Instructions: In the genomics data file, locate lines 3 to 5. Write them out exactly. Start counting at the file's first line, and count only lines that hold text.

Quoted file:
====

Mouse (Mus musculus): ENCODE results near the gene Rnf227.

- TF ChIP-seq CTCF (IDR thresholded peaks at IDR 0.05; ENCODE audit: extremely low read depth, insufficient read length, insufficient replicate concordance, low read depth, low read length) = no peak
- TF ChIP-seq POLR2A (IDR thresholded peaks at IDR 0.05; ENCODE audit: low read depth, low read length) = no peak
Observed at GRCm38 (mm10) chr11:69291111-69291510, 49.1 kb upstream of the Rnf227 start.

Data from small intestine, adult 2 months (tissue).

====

- TF ChIP-seq POLR2A (IDR thresholded peaks at IDR 0.05; ENCODE audit: low read depth, low read length) = no peak
Observed at GRCm38 (mm10) chr11:69291111-69291510, 49.1 kb upstream of the Rnf227 start.

Data from small intestine, adult 2 months (tissue).